At the 4:28 mark of the third quarter, Michael Porter Jr. checked in for the first time in the second half of the Nuggets-Mavericks game last night. Up until that point, he’d played just 11 minutes.
And in that 11 minutes, Porter Jr. had produced 12 points and 5 rebounds – an efficient effort by any standard.
By comparison, there were two Nuggets players who didn’t enjoy similar production. Will Barton had logged 20 minutes and scored just 4 points and nabbed just 2 rebounds. Gary Harris, who shot more efficiently than he as most of the season, provided the Nuggets with 26 minutes and pitched in 10 points and 3 rebounds. Barton and Harris both started; Porter Jr. came off the bench.
If you’re a believer in the “plus-minus” stat, it’s worth noting, that as the fourth quarter began, Porter Jr. sat at +9, Barton was at -6 and Harris – who plays for his defensive prowess, we’re told – was also at -6.
Entering the fourth quarter, the Nuggets trailed by 2 in Dallas.
What’s wrong with this picture?
Whether you’re watching with your own eyes (not on Comcast) or assessing the intricacies of the analytics, there’s only one, head-scratching question you must ask: Why in the H-E-double-toothpicks is Michael Porter Jr. not starting and playing more minutes?
In fact, Nuggets head coach Michael Malone doesn’t even have a “this-or-that” kind of decision; he’s got a “this-or-that-or-that” call to make. The decision that has currently found its way to Malone’s desk is the kind most NBA coaches would love to have to make.
Porter Jr., or Barton or Harris? This coaching gig is easy, isn’t it?
Here’s the pat answer: Porter Jr. doesn’t play great defense.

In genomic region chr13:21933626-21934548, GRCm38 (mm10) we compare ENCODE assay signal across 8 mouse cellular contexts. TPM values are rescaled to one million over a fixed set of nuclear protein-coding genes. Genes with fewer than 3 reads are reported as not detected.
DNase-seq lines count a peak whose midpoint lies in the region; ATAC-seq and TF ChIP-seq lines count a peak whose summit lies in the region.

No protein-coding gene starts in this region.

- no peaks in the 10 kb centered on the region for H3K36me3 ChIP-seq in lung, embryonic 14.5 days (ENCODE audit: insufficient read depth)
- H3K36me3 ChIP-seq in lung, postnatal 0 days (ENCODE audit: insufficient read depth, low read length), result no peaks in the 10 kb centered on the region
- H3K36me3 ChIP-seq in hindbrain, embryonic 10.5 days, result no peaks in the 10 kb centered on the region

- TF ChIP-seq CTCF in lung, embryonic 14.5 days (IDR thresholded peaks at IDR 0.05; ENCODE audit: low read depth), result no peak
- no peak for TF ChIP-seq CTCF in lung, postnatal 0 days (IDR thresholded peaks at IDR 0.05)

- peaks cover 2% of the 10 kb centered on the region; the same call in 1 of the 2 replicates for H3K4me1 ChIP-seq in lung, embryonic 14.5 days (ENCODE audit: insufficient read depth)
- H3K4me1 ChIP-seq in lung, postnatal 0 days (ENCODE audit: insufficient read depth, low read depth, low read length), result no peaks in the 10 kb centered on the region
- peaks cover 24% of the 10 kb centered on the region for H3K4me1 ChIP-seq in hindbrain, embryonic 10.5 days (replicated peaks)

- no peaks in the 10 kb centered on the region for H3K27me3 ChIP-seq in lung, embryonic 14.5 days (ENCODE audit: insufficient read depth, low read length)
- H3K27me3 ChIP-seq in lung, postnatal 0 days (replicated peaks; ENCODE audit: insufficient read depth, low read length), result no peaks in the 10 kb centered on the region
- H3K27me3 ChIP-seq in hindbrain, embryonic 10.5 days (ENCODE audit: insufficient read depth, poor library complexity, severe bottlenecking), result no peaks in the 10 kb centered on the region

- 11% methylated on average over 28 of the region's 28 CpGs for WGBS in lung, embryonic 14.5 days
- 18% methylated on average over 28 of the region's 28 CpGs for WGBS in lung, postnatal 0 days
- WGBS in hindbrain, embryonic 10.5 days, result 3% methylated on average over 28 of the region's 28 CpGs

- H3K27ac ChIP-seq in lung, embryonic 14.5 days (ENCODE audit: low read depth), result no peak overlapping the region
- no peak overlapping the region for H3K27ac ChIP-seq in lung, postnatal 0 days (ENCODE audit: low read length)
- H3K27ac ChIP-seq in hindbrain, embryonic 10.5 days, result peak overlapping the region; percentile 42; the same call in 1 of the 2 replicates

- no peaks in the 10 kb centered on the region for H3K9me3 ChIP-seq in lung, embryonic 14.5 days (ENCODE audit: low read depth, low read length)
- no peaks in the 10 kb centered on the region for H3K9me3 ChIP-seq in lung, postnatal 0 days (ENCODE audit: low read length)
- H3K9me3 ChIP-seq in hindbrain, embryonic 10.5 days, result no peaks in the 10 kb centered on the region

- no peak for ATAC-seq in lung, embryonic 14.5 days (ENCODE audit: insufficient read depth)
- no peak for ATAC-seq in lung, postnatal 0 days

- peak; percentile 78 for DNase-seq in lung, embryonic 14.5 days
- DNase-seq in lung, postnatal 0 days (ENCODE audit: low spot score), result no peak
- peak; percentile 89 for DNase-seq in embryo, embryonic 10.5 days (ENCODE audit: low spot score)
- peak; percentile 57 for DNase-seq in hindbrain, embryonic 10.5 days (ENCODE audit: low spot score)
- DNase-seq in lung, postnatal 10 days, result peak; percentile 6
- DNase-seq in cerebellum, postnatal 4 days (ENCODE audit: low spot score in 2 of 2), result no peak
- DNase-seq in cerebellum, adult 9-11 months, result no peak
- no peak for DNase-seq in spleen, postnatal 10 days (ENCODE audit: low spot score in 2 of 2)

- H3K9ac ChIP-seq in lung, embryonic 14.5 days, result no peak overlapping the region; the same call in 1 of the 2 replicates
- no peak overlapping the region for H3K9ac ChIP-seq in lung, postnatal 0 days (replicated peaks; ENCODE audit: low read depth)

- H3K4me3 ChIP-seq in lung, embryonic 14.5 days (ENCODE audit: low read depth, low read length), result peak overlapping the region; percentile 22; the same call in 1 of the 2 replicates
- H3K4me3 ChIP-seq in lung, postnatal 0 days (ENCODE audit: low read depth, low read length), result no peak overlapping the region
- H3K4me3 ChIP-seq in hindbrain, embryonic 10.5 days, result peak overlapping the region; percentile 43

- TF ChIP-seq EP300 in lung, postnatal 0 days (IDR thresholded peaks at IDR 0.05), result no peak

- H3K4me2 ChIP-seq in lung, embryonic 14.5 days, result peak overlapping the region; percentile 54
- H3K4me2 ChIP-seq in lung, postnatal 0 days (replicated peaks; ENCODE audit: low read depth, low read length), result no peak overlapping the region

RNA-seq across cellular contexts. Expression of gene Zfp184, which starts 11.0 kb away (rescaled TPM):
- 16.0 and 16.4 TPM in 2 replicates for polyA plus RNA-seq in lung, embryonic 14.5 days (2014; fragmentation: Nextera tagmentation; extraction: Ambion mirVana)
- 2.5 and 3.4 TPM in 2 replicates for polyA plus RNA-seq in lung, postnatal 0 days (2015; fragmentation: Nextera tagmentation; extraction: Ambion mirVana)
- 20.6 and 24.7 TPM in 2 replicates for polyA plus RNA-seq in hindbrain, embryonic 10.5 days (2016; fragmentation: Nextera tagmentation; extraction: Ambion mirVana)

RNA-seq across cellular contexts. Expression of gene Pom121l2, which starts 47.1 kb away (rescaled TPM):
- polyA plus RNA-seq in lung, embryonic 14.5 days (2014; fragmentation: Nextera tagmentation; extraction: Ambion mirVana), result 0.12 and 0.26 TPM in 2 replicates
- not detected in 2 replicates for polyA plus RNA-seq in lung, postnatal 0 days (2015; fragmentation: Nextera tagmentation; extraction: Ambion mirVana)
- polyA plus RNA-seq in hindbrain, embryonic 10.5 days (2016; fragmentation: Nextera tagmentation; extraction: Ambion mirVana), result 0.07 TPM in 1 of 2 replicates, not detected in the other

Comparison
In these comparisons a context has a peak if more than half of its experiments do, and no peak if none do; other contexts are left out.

That’s pretty much true. But what’s also true is Denver’s dirtiest little secret – neither do Harris or Barton. Sure, Harris is a better defender. But how much better isn’t so black and white. Barton is marginally better (at best). At just 22-years-old, Porter Jr. is – understandably – a work in progress on the defensive end. Presumably, most 22-year-olds would be. It’s probably fair to say, as color commentator Chris Marlow noted, “He’s getting there.” Late in the game, Porter Jr.’s presence defensively was more beneficial than it was harmful.
But in the fourth quarter, a funny thing happened. Malone stuck with his youngster – defensive “liability” or not. Porter Jr. didn’t come out for a single minute of the fourth quarter. And it paid off. He finished with 30 points on 10-of-16 shooting and going 6-10 from the three-point line (including the game’s biggest shot, the dagger that killed the Mavericks) and 8 rebounds, all of it coming in just 28 minutes. Porter Jr. had 12 points in the first half and 18 in the second – 11 in the fourth quarter alone.
That’s a stat line the Nuggets simply don’t often have on the roster. Perhaps Jamal Murray can do something similar; her certainly can, but typically he’s going to take more shots in more minutes. Nikola Jokic can certainly produce at that level, but rarely shoots that much or that well from beyond the arch. These numbers are the kind that Porter Jr. is capable of, whether he’s playing good defense or not.
Oh, by the way, the Nuggets came back to win 117-113.
Simply put, Denver doesn’t win without Porter Jr.’s performance.
The only question one might ask is whether or not they’d have even had to come back if Porter Jr. had played more in the first 32 minutes?
It’s time to put an end to this silliness. In Porter Jr.’s third season, it’s time for Malone to stop teaching his youngster “tough” lessons. It’s time to go all-in on Porter Jr., who has every bit as much upside as Jokic or Murray. In fact, he’s the only player on the Nuggets roster – outside of Murray and Jokic – who could ascend to star status. And in the NBA, championship team must have three stars. The Nuggets aren’t acquiring one (that’s been proven), so development is the only path.
Maybe Porter Jr.’s defense doesn’t satisfy Malone, a stickler for team and individual defense. Maybe Porter Jr. is young and foolish; there’s plenty of speculation surrounding his most recent absence because of some kind of COVID-19 protocol issue.
But let’s be serious: If the Nuggets have any shot at getting better this season – especially considering an offseason that clearly made them worse – it will be because of Michael Porter Jr.’s continued development.
Stop screwing around with him.
Start starting him.
Start playing him.
Because if the Nuggets don’t, they’ll eventually lose more than just games.